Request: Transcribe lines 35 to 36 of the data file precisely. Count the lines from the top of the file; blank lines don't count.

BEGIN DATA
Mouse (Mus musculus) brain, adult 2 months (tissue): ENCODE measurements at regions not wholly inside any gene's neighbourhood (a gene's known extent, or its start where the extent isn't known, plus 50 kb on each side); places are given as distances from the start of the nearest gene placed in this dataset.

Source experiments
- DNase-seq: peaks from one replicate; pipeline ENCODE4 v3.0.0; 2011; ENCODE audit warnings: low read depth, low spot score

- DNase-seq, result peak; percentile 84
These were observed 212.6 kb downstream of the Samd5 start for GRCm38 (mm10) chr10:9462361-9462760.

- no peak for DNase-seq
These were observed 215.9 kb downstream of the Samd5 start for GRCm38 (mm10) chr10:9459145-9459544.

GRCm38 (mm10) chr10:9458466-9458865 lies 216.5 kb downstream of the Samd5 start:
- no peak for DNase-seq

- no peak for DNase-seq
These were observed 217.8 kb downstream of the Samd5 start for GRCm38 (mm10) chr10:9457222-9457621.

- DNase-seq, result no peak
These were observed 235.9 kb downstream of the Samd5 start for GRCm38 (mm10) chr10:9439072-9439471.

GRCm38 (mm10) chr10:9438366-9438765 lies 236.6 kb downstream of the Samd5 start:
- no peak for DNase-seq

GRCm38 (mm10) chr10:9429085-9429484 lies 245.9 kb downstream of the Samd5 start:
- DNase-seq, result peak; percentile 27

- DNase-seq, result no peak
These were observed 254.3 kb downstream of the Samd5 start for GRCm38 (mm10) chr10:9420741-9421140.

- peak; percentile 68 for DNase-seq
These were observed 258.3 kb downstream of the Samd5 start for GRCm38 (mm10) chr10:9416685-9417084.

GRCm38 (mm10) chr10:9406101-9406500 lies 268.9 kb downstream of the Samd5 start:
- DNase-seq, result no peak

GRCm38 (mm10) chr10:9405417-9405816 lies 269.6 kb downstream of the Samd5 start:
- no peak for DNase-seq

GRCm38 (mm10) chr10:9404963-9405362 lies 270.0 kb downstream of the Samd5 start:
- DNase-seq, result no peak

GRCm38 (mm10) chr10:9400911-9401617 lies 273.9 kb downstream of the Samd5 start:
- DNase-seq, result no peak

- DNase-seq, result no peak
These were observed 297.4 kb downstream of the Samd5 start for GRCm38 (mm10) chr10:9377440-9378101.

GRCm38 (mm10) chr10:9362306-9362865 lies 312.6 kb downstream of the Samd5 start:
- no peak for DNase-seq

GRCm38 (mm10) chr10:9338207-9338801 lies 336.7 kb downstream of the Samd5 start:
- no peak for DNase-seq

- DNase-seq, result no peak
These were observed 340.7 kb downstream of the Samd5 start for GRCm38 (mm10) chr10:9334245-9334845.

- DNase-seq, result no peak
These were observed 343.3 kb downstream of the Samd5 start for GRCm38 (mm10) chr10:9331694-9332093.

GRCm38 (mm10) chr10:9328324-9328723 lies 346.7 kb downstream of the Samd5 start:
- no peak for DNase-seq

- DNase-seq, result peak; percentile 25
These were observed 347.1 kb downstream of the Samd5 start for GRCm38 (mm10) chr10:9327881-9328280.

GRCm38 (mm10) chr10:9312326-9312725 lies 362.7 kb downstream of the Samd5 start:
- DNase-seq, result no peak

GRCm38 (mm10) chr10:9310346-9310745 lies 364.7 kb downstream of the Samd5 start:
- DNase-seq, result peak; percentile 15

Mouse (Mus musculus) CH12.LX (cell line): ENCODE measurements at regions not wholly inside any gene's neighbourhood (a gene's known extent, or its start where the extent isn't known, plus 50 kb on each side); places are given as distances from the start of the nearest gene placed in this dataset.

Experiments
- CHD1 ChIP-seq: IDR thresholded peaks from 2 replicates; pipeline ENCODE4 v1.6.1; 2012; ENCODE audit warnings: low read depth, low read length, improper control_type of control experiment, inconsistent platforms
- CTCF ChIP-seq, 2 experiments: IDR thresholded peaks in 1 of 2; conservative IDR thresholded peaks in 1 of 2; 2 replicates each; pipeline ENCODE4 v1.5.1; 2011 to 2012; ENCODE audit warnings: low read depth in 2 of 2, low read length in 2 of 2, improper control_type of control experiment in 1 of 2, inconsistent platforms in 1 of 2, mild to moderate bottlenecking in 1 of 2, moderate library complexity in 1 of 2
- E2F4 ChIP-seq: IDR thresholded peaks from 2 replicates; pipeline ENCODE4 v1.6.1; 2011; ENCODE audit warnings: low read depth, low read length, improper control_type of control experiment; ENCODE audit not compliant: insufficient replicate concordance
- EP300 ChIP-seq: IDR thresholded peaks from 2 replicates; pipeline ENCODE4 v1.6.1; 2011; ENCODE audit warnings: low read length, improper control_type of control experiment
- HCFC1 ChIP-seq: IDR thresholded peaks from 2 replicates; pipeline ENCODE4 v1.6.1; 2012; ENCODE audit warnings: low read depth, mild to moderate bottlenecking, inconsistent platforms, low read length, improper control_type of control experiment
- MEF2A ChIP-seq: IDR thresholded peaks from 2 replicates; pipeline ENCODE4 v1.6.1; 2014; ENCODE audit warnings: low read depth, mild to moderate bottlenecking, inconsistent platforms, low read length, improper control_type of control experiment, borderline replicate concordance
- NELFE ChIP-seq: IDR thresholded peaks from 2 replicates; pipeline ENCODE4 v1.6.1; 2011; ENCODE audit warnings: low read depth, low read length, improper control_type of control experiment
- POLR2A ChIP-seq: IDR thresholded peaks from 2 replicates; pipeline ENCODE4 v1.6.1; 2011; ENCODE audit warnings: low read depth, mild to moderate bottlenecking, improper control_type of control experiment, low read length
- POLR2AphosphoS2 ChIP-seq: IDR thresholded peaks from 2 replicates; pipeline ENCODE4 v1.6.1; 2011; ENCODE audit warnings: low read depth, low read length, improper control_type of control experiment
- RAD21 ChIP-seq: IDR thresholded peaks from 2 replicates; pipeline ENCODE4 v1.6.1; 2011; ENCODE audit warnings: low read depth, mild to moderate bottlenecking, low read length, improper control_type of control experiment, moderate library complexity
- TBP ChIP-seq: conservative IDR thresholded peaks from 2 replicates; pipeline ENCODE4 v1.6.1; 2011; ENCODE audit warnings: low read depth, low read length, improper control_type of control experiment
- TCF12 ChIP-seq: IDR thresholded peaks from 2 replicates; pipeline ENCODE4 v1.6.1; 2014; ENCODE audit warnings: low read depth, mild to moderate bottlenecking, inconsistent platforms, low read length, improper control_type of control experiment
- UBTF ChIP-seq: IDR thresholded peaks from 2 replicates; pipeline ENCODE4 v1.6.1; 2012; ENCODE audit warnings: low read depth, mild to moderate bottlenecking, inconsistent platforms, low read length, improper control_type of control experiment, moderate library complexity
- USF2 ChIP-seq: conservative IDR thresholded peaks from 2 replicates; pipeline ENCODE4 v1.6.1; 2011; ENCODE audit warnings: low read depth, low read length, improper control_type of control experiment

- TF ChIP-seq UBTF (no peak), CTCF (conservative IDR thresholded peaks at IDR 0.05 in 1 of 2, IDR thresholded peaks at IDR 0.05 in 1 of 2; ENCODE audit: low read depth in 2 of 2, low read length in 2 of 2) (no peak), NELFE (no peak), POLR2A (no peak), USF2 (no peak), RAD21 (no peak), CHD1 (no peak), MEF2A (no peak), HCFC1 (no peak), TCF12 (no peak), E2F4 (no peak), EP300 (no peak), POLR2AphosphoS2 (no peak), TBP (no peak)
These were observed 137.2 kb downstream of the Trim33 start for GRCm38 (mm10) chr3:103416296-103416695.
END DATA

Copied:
- no peak for DNase-seq

- DNase-seq, result no peak